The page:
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Redux for Weight Loss

author image Tracii Hanes
Based in Las Vegas, Tracii Hanes is a freelance writer specializing in health and psychology with over seven years of professional experience. She got her start as a news reporter and has since focused exclusively on freelance writing, contributing to websites like Wellsphere, Education Portal and more. She holds a Bachelor of Arts in communication arts from Southwestern Oklahoma State University.
Redux for Weight Loss
Feet standing on a scale Photo Credit: sakepaint/iStock/Getty Images

Redux (dexfenfluramine hydrochloride) was a popular weight loss aid prescribed for moderately overweight to obese patients. Popular in the 1990s, Redux caused weight loss by increasing serotonin levels in the brain, thereby reducing appetite. Despite its possible benefits, Redux was withdrawn from the market due to its side effects, which included heart valve damage and other fatal conditions. Learning about the history of Redux for weight loss helps highlight the potential risks of using drugs to lose weight.

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Redux was an appetite suppressant often used in conjunction with the stimulant phentermine and made up one half of the diet drug commonly called Fen-Phen. In combination with diet and exercise, Redux was promoted as an oral appetite suppressant that could help reduce caloric intake and lead to weight loss.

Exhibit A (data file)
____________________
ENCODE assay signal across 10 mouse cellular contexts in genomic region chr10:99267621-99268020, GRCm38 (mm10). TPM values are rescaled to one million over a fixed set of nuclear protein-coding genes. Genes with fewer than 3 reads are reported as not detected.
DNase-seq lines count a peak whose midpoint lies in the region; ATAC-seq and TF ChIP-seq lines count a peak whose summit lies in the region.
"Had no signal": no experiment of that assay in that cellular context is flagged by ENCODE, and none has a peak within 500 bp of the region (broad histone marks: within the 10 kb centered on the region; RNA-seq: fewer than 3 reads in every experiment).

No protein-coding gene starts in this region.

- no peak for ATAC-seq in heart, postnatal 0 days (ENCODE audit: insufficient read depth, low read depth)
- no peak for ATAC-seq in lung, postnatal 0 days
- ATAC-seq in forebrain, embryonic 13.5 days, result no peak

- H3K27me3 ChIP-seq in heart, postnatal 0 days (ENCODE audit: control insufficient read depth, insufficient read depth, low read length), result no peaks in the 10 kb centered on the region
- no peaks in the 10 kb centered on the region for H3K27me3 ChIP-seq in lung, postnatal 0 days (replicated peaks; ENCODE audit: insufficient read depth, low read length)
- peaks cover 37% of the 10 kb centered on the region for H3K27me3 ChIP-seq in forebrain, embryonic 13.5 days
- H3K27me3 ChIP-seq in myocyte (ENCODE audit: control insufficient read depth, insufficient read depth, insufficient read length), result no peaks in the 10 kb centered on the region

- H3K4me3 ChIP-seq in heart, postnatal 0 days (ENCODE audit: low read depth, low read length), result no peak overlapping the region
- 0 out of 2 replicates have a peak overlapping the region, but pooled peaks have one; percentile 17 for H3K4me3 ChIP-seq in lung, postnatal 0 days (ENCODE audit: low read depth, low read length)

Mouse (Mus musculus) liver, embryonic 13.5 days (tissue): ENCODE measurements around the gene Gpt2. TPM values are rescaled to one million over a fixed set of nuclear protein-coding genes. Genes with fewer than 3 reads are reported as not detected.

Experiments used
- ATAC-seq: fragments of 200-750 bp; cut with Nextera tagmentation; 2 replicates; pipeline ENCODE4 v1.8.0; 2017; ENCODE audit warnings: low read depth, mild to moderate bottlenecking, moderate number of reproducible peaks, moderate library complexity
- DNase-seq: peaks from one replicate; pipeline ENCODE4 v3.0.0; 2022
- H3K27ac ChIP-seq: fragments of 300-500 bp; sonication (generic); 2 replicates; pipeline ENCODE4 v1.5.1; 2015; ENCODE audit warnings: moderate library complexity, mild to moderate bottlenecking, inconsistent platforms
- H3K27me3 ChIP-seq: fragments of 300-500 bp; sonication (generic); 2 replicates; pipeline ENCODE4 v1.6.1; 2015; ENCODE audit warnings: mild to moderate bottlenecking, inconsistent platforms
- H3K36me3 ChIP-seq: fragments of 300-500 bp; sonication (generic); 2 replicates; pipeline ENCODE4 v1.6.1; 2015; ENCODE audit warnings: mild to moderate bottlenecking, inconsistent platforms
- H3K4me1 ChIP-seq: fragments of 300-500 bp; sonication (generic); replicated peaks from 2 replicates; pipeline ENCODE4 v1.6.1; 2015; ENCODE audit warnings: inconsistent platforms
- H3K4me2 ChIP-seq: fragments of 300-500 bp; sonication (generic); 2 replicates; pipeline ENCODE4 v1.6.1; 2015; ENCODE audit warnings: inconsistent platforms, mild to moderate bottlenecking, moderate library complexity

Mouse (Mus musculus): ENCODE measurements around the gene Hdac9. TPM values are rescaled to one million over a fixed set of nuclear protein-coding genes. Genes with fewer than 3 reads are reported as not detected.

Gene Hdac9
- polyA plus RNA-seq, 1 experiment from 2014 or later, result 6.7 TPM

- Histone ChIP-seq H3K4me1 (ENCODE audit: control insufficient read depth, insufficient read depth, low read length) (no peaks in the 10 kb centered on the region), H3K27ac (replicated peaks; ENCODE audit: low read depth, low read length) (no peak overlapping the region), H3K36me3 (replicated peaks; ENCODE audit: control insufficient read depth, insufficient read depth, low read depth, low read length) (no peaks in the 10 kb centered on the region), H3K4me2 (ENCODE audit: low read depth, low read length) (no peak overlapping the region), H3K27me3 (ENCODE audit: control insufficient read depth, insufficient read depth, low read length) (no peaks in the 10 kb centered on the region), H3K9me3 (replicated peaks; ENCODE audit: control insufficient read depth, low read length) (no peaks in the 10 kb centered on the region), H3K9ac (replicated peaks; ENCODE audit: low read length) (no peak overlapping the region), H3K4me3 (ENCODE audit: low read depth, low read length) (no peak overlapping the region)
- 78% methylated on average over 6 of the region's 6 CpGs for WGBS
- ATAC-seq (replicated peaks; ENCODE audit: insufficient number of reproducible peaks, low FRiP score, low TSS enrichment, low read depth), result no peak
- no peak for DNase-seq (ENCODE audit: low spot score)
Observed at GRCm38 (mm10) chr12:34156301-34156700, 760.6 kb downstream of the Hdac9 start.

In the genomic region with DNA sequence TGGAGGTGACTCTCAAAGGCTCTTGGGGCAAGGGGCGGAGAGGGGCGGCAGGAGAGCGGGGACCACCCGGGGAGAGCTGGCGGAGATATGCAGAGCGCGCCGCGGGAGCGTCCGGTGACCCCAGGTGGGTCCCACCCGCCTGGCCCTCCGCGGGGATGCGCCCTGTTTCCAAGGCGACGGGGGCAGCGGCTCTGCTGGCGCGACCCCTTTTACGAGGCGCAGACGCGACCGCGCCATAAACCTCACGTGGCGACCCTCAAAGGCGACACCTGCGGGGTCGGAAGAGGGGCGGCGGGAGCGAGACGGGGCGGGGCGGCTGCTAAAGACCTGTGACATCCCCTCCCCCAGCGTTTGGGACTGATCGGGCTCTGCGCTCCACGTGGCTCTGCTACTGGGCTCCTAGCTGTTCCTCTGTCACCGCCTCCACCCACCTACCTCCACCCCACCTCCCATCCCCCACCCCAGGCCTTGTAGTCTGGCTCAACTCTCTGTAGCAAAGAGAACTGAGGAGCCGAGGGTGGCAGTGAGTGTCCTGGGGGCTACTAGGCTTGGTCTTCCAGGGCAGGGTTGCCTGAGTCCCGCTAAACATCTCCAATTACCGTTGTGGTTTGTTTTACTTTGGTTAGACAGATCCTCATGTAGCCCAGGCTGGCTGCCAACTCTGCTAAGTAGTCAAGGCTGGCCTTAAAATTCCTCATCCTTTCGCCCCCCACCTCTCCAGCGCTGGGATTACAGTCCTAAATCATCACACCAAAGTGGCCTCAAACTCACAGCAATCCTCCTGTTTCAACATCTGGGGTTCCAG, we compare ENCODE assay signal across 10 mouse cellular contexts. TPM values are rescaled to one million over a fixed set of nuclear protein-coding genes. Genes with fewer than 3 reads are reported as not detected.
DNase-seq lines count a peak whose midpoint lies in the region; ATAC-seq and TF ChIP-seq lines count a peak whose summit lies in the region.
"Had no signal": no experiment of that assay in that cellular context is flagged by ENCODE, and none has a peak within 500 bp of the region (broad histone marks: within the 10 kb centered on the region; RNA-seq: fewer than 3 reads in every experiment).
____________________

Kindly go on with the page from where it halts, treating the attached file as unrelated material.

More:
Redux primarily affects serotonin — a neurotransmitter that regulates sleep, mood and appetite. According to Time magazine, Redux stimulates the production of serotonin, thereby creating the sensation of satisfaction and fullness.

Unfortunately, it was the drug's effect on serotonin that was likely responsible for its dangerous side effects. The American Heart Association states that the increase of serotonin caused by Redux is to blame for primary pulmonary hypertension and heart valve damage in patients taking the drug.

Side Effects

Redux and other drugs containing fenfluramine are now known to cause serious and potentially fatal side effects. According to the National Institutes of Health, fenfluramine and its derivatives are potent causal factors in mitral and aortic valvular heart disease.

Primary pulmonary hypertension — a disease characterized by high blood pressure in the small arteries of the lungs — was also associated with use of Redux. Some patients also experienced serious mood-related symptoms like depression and anxiety.


Fenfluramine was approved for use in the U.S. in 1973. Due to a high incidence of side effects like depression, it was rarely used until the 1980s, when it was suggested that the drug be taken in combination with phentermine to combat side effects.

After being haled as a miracle diet drug in the mid-1990s, serious heart-related side effects were reported in patients taking the drug, causing fenfluramine and its derivatives to be withdrawn from the market.


The belief that weight loss can be achieved with little or no effort can lead to dangerous consequences, as proven by Redux. To date, a combination of healthy eating and exercise is the only method proven both safe and effective for long-term weight management. Learning about the history of drugs like Redux helps remind consumers about the potential risks of relying on diet medications to lose weight.

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